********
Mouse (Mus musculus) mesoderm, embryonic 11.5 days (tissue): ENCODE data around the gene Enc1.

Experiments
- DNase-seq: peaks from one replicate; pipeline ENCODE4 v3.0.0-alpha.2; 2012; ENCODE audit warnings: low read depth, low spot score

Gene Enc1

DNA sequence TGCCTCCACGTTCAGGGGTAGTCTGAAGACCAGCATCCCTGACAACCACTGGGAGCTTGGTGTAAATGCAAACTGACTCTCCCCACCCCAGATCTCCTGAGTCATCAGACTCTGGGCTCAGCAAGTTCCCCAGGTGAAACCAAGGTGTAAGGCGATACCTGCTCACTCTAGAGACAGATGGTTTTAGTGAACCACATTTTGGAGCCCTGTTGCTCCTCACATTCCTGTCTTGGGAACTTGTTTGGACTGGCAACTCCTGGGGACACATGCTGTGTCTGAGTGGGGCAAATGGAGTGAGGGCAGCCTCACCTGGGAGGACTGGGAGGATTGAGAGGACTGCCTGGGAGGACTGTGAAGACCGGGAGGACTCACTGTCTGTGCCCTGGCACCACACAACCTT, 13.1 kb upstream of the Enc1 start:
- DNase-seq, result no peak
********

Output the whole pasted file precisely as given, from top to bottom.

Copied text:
Mouse (Mus musculus) mesoderm, embryonic 11.5 days (tissue): ENCODE data around the gene Enc1.

Experiments
- DNase-seq: peaks from one replicate; pipeline ENCODE4 v3.0.0-alpha.2; 2012; ENCODE audit warnings: low read depth, low spot score

Gene Enc1

DNA sequence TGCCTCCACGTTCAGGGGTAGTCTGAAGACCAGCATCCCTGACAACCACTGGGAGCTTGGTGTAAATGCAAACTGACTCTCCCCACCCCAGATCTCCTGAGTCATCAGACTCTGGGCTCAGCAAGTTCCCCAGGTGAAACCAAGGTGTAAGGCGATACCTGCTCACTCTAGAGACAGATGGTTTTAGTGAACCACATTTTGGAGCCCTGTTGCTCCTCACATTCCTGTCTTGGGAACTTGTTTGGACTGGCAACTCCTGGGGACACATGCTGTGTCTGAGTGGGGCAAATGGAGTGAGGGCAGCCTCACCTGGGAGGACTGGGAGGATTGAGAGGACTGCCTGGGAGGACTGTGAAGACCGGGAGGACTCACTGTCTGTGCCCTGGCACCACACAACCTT, 13.1 kb upstream of the Enc1 start:
- DNase-seq, result no peak